In the 1750s the Venetian Senate granted young people a room – a space – in the palace where the Magistrate of Flours was located, so that, under the guidance of the Masters, they could become familiar with the art of drawing. The Church and the School of Santa Maria della Carità, which were next to it, later became the Academy of Fine Arts of Venice.
Many were the illustrious artists who crossed the great gate, which is now closed and visible from the homonymous Campo. In this long list we can also find a young Amedeo Modigliani. It was the year 1903.
At the entrance, a sight of a noble courtyard with a beautiful raised puteal and a herring-bone floor of red bricks gave welcome.
To the left, a covered area showed a large wrought iron chandelier and four steps led to the five large rooms which had been turned into laboratories. Above these, the space that had become the upper floor, splitting the whole Church, was the one that was used to exhibit the artworks.
Moving ahead from the first courtyard, which was surrounded by buildings with glass doors and windows, you would find a dark sottoportico. In the half-light, there were plaster copies of Greek bas-reliefs of excellent workmanship; then, immediately, an overwhelming light reappeared from a second wider courtyard, as if it was an entire Venetian Campo paved with Istrian stone.
In front of it, at the bottom, there was a majestic three-tiered colonnade with brick columns alternating with white Maestro Canova’s stone (this was one side of the16th century convent).
In the middle of the courtyard, there was a small spontaneous garden with tall oleanders, right next to a magnificent rectangular marble basin which was used to clean the work tools.
Again, along the wide perimeter, small islands of bricks were used as flowerbeds for other plants. Among these, a flourishing vine – which had become a robust pergola loaded with juicy grapes – could not remain unnoticed by the young students.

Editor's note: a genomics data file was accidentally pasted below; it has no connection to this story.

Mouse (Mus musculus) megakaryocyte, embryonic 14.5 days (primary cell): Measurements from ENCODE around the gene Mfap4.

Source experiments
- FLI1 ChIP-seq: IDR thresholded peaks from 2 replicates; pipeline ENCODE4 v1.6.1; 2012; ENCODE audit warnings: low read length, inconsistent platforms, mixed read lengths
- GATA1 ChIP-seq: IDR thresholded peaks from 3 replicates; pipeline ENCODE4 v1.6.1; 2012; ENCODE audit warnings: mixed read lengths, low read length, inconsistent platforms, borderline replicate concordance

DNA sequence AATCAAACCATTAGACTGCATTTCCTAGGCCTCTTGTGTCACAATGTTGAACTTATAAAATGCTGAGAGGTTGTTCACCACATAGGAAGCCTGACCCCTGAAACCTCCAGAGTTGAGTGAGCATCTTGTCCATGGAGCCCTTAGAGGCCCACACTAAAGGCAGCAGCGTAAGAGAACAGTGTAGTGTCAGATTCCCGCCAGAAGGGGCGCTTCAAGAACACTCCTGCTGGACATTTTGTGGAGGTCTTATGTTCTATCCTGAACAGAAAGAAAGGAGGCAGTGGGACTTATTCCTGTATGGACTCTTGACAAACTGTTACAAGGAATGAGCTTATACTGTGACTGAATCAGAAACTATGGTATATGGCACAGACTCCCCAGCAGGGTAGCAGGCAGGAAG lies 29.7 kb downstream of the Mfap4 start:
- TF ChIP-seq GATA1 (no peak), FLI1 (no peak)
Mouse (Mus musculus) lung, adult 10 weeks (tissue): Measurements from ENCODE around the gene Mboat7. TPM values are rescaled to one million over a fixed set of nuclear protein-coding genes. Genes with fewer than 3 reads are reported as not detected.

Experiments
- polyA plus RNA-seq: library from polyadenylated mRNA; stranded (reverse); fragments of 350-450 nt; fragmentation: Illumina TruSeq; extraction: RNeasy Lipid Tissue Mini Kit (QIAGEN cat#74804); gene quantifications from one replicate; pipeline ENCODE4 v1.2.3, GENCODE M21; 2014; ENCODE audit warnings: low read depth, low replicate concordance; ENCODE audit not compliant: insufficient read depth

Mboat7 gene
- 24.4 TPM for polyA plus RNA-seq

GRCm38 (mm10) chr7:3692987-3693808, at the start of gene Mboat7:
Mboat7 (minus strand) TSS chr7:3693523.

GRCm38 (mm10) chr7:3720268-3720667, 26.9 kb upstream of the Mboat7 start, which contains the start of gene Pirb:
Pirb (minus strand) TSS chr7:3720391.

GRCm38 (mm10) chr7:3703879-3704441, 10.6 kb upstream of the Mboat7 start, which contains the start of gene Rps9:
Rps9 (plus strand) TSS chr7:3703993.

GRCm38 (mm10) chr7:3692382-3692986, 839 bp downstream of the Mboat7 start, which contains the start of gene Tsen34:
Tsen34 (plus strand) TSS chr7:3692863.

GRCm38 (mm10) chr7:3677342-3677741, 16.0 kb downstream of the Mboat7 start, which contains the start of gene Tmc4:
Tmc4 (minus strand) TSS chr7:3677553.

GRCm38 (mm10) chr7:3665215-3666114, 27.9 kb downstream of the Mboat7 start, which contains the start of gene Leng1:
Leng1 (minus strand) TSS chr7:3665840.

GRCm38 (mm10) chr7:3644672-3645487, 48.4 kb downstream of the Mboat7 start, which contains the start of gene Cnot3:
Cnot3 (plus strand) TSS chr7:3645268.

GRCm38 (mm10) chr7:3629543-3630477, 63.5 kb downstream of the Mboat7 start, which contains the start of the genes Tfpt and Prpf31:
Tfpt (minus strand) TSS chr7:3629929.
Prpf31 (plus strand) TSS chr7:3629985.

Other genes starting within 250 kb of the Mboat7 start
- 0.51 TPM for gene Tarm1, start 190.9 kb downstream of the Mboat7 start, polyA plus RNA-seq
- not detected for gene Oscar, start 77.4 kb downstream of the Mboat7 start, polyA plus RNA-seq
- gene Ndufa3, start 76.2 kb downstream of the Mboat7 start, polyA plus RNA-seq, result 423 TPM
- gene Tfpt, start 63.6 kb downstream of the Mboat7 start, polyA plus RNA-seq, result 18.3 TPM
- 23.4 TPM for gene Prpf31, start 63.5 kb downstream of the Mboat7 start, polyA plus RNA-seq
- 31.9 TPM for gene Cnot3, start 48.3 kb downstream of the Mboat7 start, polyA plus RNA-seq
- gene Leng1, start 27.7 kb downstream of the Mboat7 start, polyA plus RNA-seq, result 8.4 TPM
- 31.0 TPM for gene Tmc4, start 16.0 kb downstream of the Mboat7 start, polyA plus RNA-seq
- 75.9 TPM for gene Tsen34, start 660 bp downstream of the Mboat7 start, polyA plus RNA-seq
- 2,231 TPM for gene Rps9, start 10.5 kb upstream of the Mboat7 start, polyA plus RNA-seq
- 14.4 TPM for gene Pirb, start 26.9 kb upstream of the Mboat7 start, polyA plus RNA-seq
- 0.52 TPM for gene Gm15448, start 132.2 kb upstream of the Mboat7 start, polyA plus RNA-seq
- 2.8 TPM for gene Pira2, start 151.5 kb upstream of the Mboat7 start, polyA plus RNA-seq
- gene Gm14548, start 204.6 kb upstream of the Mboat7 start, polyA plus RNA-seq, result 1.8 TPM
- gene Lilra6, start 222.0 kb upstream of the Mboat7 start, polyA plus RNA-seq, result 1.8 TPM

Often, it was right below the pergola where they sought the shadow and exchanged the doubts of their Art. Among these students, there was a young Modigliani, and the story goes that he was very greedy of those grapes to the point that, over the decades, the vine ended up taking his name and becoming “Modigliani’s vine”.
I was still a child when I crossed the sacred doors of the fine arts kingdom, hand in hand with my Mom, who stopped at the porter’s lodge asking about professor Zarotti to the old key-keeper.
The professor – a very young version of my father – came to the entrance after a few minutes, wearing one of those corduroy suits he had bought in Paris when he was just twenty.
I remember his dirty hands and the smell of turpentine on his jacket. I do not remember much more, but that courtyard with Modigliani’s vine under which we walked, I have never forgotten it.
Many years later, the historical headquarters of the Academy of Fine Arts were closed for a change of use, although this renewal has not yet been completed.
Emptied and robbed of everything, including its ancient charm – enriched by the stories that some of the most famous artists in the world have handed down – the Academy was shut down for a long time and Modigliani’s vine weakened until it disappeared.
Decades later, stories of large boats which were loaded with old oil-stained trestles and stools heading towards Venice landfill reached my ears. Professor Zarotti, who by that time was not so young anymore, saved a root of Modigliani’s vine by putting it into the pocket of his jacket.
True stories can be manipulated, as it often happens in the Venetian tradition, which tends to lengthen them by imitating the tail of San Marco’s lion (just look at it, it is out of all proportion!).